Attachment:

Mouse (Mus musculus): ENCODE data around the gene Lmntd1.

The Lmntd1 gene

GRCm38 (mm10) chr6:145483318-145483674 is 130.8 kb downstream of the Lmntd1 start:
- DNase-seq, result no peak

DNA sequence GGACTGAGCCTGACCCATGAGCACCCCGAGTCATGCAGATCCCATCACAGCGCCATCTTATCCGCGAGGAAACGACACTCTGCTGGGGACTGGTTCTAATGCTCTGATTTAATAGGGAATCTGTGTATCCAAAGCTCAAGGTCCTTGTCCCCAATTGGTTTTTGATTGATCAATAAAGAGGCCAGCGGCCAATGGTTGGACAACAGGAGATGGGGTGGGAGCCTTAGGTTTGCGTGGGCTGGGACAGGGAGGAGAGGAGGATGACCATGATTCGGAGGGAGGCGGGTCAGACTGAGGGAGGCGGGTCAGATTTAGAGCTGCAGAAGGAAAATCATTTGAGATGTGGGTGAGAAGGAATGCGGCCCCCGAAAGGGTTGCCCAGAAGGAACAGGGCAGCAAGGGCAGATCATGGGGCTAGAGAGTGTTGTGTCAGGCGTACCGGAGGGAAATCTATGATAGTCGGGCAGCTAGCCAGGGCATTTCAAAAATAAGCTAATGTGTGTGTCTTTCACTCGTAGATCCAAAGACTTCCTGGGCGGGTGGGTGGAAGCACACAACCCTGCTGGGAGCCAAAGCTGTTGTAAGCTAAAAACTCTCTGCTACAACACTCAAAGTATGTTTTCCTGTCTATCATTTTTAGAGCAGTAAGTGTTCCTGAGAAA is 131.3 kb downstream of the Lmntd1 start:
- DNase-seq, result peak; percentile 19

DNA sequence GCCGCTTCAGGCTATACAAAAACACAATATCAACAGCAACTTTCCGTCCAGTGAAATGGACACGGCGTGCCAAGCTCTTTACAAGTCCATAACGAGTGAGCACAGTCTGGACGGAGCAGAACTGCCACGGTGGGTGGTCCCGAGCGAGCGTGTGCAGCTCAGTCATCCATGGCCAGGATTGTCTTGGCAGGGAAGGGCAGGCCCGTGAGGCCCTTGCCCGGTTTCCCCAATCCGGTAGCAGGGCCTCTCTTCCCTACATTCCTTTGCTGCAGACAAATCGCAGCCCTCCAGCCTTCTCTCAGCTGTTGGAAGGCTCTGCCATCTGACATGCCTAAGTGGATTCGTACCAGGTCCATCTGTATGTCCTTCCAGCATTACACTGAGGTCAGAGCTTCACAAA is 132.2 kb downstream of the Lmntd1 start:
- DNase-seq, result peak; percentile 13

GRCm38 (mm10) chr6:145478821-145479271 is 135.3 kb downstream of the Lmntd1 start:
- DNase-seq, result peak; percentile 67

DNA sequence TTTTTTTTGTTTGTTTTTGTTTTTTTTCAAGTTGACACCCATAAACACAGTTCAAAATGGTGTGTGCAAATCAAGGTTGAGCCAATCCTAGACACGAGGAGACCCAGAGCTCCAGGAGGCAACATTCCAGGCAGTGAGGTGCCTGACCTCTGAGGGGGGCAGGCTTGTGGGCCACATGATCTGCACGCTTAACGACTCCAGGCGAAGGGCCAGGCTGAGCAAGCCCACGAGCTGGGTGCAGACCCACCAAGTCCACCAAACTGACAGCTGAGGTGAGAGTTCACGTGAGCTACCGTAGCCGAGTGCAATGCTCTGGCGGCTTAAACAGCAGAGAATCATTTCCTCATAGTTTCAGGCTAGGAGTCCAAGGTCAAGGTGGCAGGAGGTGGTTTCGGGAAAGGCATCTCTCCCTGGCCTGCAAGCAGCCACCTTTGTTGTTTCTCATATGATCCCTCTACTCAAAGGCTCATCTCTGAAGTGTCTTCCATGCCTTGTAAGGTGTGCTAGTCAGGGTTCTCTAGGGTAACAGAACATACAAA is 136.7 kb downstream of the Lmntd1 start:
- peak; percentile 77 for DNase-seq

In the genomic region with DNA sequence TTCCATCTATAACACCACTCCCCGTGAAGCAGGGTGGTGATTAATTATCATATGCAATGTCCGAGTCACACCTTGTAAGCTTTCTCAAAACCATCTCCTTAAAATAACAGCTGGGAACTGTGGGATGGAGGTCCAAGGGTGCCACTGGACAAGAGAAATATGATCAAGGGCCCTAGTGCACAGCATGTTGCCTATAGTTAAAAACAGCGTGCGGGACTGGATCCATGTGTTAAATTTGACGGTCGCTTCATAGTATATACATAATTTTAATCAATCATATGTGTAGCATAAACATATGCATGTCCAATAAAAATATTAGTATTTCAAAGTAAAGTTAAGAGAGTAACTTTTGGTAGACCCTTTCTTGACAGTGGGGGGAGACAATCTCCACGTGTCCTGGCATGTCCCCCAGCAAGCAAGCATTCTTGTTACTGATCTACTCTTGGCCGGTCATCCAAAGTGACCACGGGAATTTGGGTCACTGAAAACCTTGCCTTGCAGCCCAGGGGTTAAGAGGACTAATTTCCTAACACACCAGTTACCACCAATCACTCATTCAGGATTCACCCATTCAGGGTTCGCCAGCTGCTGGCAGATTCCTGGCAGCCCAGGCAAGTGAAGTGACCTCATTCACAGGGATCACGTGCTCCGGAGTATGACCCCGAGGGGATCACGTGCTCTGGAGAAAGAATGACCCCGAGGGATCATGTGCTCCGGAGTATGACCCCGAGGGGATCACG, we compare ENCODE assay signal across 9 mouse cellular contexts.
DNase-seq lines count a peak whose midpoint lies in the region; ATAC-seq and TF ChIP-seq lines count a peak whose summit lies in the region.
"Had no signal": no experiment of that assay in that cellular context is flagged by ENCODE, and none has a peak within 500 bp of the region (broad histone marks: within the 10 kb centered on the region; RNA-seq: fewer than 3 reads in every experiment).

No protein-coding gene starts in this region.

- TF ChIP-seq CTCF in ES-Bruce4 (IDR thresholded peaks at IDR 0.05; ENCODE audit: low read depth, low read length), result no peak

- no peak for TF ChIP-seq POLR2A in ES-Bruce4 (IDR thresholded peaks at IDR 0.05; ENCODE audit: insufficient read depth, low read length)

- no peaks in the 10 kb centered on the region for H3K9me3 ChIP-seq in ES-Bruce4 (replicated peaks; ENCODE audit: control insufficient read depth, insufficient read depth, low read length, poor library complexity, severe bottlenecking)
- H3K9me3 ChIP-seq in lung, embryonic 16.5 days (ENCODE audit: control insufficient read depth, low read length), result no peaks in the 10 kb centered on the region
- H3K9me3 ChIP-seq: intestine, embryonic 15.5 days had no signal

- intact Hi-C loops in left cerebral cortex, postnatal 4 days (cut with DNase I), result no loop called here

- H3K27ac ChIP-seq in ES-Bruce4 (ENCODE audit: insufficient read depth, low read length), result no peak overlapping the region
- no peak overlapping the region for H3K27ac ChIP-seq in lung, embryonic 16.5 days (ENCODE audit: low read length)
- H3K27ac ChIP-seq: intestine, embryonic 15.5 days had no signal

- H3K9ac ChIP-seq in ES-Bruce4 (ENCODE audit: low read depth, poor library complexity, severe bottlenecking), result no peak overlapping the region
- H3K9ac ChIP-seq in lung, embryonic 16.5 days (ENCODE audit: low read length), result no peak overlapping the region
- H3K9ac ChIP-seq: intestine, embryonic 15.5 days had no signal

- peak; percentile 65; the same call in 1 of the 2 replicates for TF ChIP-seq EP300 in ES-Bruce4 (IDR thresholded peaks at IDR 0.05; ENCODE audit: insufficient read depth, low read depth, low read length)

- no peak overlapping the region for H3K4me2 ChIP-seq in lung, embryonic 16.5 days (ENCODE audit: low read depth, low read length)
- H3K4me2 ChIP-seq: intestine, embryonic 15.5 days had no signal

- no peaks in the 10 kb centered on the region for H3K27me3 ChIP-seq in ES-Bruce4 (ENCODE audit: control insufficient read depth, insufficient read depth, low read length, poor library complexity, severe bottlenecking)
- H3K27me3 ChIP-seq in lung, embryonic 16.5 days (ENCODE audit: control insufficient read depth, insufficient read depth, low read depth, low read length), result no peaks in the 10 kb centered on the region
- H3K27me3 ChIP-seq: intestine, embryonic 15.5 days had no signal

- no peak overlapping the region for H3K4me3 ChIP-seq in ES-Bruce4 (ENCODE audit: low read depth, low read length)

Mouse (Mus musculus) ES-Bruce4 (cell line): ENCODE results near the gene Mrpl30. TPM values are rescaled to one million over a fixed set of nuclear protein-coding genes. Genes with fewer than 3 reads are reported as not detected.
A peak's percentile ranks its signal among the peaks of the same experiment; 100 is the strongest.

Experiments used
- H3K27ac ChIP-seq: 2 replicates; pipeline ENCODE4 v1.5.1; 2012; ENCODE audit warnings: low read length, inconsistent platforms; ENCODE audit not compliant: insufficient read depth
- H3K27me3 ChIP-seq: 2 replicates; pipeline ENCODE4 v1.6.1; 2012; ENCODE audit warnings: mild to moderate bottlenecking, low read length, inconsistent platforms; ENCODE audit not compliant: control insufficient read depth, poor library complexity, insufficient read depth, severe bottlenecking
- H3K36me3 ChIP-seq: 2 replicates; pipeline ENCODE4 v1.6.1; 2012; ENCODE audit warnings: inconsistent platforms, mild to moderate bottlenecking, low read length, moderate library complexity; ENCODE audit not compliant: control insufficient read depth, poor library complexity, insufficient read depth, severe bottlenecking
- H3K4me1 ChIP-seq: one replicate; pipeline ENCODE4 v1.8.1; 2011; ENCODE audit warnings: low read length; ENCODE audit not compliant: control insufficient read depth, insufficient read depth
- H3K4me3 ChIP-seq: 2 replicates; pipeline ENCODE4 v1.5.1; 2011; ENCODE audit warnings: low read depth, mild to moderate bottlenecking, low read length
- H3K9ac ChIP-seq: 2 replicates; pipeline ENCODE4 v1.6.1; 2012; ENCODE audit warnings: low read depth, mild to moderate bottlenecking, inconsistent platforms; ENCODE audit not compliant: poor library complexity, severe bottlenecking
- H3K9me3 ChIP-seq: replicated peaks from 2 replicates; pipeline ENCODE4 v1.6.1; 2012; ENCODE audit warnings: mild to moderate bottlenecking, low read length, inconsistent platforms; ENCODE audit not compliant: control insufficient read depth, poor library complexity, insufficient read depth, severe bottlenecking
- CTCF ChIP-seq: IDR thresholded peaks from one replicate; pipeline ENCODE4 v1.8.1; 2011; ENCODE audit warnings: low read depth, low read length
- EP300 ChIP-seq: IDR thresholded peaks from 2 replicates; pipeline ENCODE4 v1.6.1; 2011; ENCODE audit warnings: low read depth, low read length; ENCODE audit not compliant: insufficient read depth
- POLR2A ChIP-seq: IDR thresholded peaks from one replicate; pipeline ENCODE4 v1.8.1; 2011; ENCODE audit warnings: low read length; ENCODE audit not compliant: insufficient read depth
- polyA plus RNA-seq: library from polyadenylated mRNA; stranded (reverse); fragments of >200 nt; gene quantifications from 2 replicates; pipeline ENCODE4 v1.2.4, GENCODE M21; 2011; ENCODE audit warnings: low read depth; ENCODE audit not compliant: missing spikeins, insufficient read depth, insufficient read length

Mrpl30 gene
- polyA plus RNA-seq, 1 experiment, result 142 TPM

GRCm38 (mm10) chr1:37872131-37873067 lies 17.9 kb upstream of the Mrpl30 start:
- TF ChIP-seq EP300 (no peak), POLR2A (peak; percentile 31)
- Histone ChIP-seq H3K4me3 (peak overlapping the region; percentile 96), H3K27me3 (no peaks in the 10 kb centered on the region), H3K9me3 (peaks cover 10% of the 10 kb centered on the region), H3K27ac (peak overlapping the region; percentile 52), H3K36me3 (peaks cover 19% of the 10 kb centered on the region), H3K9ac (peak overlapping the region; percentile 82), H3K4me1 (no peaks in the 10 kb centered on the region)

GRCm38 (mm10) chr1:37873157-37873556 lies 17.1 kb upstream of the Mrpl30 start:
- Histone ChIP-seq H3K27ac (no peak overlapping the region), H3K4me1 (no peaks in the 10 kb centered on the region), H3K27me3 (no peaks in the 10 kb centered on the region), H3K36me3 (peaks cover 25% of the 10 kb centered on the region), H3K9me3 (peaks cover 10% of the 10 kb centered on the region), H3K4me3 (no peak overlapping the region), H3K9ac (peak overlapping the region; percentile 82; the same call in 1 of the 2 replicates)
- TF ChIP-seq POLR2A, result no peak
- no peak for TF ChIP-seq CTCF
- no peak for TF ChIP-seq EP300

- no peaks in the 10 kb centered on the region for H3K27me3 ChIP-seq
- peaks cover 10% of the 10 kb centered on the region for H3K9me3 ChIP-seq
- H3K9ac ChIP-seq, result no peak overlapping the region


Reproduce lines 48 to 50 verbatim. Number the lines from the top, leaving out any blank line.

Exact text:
- POLR2A ChIP-seq: IDR thresholded peaks from one replicate; pipeline ENCODE4 v1.8.1; 2011; ENCODE audit warnings: low read length; ENCODE audit not compliant: insufficient read depth
- polyA plus RNA-seq: library from polyadenylated mRNA; stranded (reverse); fragments of >200 nt; gene quantifications from 2 replicates; pipeline ENCODE4 v1.2.4, GENCODE M21; 2011; ENCODE audit warnings: low read depth; ENCODE audit not compliant: missing spikeins, insufficient read depth, insufficient read length

Mrpl30 gene